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June 15th, 2012
07:21 PM ET

Letters to the President #1243: 'An immigration fix?'

Reporter's Note: President Obama once, long ago, asked the public for advice on how to run the country. I can’t imagine that any of my advice would be worth a nickel, but doing my duty I write each day…sometimes with answers, sometimes with just more questions.

Dear Mr. President,

Well, you certainly sprayed some gasoline on the barbeque today! This new provision of yours to stop deporting the children of illegal immigrants under certain conditions has created a regular firestorm on Capitol Hill.

Of course some Hispanic activists and Dems are very happy; of course some conservatives and Republicans are very unhappy; and I suspect a good many Americans are a bit confused. Not about your policy. They can probably sort that out well enough and then render their opinion for or against it. No, I imagine what has them puzzled is the mechanism by which you are taking this action, and to be frank, I’m not sure I understand it myself.

Let me make this clear to begin with: I’m not questioning the intent or effect of the action; that is a philosophical debate that has more than enough combatants on both sides eager to take it on.

I just honestly don’t quite grasp how and when any administration, Democratic or Republican, gets to say, “Ok, we’re going to enforce law A, but we will not enforce law B.” I always thought that Presidents were pretty much required to uphold all the laws of the land, whether they agreed with them or not. Sure, a chief executive has every right (perhaps even a duty) to vigorously contest such laws in Congress, trying to overturn them, derail them, defang them; but I thought once Congress acted, the law was…well, the law.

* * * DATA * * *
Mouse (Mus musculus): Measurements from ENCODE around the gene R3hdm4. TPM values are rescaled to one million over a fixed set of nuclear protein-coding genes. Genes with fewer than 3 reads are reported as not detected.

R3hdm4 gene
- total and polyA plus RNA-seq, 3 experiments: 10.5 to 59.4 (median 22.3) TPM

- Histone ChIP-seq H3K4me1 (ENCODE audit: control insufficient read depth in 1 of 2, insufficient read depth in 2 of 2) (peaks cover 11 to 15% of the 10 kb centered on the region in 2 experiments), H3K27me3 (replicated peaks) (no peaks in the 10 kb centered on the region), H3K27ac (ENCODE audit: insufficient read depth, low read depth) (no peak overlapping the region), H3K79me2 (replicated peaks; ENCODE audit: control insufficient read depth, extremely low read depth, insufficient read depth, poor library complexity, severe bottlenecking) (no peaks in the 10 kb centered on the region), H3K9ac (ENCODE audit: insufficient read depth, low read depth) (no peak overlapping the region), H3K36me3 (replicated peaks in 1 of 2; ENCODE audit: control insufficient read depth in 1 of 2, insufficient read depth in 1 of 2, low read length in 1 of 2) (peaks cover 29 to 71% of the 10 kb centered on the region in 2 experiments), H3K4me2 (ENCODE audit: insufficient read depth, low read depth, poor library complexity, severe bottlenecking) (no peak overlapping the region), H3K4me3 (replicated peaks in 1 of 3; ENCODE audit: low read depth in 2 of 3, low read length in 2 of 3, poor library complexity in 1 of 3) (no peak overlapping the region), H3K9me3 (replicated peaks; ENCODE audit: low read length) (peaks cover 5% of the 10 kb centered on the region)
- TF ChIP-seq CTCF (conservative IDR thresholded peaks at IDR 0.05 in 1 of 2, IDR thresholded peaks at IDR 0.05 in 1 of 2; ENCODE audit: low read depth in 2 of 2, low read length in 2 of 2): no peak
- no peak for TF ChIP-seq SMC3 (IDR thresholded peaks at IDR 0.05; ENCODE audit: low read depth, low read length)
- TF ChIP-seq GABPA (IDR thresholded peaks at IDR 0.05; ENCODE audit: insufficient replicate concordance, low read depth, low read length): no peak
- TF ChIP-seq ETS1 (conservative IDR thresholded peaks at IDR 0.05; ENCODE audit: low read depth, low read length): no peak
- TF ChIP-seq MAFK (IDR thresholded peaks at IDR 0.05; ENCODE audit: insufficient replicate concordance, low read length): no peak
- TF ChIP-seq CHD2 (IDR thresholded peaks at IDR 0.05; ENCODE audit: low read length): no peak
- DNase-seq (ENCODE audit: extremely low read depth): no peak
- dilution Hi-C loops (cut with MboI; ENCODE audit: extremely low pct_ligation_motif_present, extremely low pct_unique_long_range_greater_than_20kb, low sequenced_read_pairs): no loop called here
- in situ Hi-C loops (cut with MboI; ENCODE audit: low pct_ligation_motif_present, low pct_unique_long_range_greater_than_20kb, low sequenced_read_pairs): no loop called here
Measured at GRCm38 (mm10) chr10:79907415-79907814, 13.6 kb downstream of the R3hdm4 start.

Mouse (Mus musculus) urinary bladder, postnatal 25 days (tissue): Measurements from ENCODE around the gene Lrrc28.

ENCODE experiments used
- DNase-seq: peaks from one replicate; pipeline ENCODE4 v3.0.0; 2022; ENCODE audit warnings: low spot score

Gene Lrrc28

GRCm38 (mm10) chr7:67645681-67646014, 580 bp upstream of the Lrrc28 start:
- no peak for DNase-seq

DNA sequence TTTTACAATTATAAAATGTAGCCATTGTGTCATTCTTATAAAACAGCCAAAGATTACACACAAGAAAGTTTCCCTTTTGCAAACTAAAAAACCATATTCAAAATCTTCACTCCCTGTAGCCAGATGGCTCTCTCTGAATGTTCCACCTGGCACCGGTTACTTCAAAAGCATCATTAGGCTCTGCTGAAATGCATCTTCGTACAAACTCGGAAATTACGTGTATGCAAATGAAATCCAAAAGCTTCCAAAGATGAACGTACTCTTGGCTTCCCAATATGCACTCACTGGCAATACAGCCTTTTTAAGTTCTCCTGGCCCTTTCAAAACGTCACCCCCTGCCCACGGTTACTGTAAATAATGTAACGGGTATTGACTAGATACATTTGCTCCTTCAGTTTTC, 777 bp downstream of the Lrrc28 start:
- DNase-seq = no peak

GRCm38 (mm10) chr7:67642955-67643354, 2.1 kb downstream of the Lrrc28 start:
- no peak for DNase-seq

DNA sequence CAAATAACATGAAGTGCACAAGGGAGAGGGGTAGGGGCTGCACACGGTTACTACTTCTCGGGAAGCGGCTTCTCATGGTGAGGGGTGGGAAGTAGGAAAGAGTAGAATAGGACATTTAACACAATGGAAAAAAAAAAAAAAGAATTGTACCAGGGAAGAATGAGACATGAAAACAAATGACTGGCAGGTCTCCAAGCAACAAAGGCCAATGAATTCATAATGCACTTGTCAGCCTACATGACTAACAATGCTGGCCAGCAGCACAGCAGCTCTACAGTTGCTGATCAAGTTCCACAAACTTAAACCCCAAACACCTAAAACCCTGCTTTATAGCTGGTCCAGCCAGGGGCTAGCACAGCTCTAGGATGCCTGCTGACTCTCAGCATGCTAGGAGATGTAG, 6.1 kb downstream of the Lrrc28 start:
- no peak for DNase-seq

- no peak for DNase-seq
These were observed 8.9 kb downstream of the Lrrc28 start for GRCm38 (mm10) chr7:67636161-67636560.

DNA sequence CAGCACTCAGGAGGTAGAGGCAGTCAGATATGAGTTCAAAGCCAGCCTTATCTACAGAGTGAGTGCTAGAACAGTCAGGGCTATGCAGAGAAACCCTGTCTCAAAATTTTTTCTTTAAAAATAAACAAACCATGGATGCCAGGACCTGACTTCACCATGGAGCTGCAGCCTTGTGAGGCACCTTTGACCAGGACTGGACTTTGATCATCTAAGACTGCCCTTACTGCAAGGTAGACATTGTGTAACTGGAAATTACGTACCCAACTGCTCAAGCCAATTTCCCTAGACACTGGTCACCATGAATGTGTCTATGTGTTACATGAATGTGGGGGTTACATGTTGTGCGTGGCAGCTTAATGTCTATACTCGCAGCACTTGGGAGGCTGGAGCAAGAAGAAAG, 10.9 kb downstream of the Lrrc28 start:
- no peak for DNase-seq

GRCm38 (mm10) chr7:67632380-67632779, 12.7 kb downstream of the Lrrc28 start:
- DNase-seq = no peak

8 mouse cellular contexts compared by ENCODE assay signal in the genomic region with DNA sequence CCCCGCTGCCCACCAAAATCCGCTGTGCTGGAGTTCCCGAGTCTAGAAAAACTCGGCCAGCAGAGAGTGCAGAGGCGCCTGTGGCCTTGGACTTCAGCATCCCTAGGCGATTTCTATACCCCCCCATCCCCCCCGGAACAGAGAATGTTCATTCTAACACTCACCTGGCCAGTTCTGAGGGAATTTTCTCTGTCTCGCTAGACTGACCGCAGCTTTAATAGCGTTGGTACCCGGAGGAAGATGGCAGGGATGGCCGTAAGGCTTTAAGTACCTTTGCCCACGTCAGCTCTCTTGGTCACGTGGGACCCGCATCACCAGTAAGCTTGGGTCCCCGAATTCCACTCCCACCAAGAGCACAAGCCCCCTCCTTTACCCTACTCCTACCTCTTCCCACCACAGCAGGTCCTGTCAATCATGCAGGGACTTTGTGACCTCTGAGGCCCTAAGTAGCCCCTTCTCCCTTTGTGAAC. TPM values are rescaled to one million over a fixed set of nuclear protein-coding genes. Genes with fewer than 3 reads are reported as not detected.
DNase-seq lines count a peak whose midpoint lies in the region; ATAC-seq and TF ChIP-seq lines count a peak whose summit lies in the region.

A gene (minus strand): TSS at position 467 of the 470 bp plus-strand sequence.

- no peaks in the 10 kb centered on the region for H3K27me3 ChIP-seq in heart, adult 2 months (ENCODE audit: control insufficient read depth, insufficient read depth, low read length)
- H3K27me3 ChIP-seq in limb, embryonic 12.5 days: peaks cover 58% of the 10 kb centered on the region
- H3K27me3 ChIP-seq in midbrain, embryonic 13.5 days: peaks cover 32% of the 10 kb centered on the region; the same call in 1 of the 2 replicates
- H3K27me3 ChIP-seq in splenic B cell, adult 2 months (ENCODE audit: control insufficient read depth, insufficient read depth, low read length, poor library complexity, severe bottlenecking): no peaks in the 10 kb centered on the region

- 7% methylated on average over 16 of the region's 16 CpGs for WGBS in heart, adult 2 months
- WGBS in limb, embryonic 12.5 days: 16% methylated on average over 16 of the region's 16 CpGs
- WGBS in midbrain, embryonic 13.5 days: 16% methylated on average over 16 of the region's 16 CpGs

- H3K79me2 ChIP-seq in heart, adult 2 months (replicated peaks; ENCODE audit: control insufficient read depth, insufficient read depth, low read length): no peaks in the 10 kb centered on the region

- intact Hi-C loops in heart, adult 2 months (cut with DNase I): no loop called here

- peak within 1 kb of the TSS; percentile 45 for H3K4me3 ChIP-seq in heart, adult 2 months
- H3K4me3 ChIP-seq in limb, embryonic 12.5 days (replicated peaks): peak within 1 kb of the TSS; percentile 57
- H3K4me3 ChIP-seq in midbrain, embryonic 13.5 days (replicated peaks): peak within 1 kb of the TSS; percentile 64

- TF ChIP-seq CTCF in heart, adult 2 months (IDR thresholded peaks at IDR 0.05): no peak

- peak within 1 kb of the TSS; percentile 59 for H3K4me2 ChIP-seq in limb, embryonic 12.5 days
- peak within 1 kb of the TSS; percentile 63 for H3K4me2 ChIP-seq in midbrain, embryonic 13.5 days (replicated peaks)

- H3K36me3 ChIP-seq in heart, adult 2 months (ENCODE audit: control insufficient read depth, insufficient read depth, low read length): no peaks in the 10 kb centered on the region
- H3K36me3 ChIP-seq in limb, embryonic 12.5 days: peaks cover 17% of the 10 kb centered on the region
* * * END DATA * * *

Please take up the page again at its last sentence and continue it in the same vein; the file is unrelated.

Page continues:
Again, please believe me when I say I am truly just puzzled by how you (and other recent Presidents) have approached these matters. After all, if Presidents are going to simply ignore the laws passed by Congress whenever they don’t like them, what do we have a Congress for? And what does that say about the broader scope of representative government?

I know that your supporters are probably thrilled by your action today, in no small part because it is a thumb in the eye of Republicans who have blocked similar measures in Congress. But will they be as happy when one day, as inevitably will happen, they are in the minority and another president slams through a policy they hate over the objections of Congress, defending it with a terse, “President Obama did it!”

Give me a call if you have a moment to chat this over. I’d love your take on it.

Regards,
Tom

soundoff (2 Responses)
  1. Mark K

    While the President of the United States is charged with executing Federal Law, he also has the power to grant pardons and reprieves.

    This is a reprieve for a class of people who have not reached the age of majority when the crime was committed and otherwise do not pose a threat to society. At the same time, he prioritizes the deportation of those who pose a greater threat to society. That seems like a faithful execution of the intent of the law.

    The President of the United States is not a puppet of the Congress but an equal branch of the Federal government.

    June 16, 2012 at 2:42 am |
  2. bob weaver

    Tom,
    The mark of an effective government is not to pass and enforce laws to which there is no practical application, but instead to manage and "govern" their constituents by creating a functional society. Aside from planting money trees or raising taxes, this seems to be the most practical answer to the question "What do we do with all these illegal immigrants?" If you do not wish to expand on the philosophical debate of immigration policy, I suppose this answer is more than efficient.
    You are aware Ronald Reagan did this exact same thing, correct?

    Signed,
    An Old School Republican

    June 16, 2012 at 2:35 am |